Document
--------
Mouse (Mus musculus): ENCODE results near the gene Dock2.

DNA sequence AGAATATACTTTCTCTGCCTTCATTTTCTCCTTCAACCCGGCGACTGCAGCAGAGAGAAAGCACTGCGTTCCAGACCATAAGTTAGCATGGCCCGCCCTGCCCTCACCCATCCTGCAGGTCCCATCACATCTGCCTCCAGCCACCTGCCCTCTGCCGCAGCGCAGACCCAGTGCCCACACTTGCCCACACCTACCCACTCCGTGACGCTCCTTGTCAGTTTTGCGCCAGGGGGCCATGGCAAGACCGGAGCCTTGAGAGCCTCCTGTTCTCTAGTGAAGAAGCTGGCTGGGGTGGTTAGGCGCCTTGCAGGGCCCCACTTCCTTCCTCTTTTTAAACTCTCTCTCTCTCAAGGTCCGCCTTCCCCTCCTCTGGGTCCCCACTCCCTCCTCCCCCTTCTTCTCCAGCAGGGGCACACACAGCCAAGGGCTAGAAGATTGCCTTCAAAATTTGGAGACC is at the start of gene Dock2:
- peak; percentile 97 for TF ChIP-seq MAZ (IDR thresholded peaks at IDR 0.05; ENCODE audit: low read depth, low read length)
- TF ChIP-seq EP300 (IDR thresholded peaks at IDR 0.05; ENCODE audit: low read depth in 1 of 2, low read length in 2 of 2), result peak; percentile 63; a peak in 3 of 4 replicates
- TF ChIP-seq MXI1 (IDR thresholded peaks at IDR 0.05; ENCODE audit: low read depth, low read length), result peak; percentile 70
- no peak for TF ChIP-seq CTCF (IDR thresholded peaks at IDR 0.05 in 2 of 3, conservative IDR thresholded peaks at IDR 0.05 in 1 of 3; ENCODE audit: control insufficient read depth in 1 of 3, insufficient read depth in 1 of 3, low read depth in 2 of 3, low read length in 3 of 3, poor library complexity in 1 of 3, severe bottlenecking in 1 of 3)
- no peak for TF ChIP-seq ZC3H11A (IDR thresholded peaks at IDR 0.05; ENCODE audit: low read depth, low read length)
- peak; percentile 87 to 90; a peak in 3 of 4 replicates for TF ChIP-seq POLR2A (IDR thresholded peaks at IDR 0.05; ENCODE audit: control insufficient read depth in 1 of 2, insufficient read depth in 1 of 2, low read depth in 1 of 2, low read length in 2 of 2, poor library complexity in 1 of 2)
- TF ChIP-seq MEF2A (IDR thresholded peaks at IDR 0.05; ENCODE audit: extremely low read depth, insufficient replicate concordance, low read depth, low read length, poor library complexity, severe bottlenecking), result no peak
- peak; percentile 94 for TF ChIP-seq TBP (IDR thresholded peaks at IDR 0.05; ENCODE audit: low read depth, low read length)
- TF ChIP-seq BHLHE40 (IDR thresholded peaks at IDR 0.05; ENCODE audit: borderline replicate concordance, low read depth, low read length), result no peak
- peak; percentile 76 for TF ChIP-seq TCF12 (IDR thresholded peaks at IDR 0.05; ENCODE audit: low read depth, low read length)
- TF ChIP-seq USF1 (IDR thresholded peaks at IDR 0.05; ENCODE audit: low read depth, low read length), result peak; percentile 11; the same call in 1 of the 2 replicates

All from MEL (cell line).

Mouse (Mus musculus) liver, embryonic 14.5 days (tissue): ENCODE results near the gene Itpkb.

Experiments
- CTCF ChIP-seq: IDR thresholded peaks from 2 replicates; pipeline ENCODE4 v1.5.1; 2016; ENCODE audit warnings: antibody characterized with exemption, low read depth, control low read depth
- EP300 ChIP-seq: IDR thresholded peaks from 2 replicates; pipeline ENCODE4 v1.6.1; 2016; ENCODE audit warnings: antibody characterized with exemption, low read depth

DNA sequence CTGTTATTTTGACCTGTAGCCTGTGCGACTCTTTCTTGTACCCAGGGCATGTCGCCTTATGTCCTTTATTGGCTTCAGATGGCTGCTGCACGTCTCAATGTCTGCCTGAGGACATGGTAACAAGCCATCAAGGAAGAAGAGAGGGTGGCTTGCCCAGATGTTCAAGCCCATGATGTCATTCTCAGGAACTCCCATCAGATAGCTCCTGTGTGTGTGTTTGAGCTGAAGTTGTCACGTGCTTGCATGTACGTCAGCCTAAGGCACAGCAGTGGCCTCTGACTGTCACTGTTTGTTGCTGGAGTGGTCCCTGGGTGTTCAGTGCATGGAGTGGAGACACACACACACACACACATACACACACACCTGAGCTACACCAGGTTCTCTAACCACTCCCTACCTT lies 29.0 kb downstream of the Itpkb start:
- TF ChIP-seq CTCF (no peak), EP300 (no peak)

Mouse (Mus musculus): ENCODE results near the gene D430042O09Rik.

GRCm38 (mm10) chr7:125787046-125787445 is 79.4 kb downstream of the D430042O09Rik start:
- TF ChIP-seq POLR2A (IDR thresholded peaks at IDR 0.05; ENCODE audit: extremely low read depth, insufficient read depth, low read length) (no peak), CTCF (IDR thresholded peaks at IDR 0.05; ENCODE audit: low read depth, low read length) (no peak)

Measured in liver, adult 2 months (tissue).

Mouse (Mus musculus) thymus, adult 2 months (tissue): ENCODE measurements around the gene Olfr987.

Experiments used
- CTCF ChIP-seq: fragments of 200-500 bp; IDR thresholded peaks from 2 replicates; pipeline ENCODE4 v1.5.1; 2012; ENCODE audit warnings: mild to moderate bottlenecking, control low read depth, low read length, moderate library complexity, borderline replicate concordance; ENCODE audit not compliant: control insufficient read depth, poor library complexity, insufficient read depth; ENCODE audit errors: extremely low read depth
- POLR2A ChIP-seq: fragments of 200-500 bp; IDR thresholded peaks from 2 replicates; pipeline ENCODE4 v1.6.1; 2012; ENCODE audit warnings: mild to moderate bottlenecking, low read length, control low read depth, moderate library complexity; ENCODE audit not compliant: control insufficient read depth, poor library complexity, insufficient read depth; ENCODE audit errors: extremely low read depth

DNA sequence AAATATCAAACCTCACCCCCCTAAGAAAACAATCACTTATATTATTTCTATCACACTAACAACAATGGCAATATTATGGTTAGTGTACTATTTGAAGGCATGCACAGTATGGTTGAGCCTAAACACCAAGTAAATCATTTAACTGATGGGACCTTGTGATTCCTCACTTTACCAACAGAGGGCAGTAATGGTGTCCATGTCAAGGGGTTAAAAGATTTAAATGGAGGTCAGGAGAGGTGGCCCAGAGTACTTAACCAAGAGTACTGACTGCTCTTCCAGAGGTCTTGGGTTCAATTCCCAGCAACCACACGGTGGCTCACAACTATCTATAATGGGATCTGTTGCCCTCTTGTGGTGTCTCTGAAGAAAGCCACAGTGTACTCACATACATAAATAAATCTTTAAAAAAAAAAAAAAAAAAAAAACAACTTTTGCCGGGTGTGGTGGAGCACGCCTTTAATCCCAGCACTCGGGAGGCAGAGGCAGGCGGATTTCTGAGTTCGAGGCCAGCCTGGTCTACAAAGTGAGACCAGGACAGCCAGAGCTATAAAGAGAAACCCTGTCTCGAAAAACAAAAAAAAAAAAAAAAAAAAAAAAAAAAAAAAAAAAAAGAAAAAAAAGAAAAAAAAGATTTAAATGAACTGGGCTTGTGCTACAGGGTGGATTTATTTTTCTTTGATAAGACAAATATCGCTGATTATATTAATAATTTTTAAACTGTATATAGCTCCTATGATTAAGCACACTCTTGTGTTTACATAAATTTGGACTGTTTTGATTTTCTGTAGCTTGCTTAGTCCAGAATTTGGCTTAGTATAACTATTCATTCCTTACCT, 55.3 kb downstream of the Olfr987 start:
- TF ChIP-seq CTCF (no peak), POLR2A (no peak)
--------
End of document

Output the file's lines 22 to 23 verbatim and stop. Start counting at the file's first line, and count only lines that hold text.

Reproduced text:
GRCm38 (mm10) chr7:125787046-125787445 is 79.4 kb downstream of the D430042O09Rik start:
- TF ChIP-seq POLR2A (IDR thresholded peaks at IDR 0.05; ENCODE audit: extremely low read depth, insufficient read depth, low read length) (no peak), CTCF (IDR thresholded peaks at IDR 0.05; ENCODE audit: low read depth, low read length) (no peak)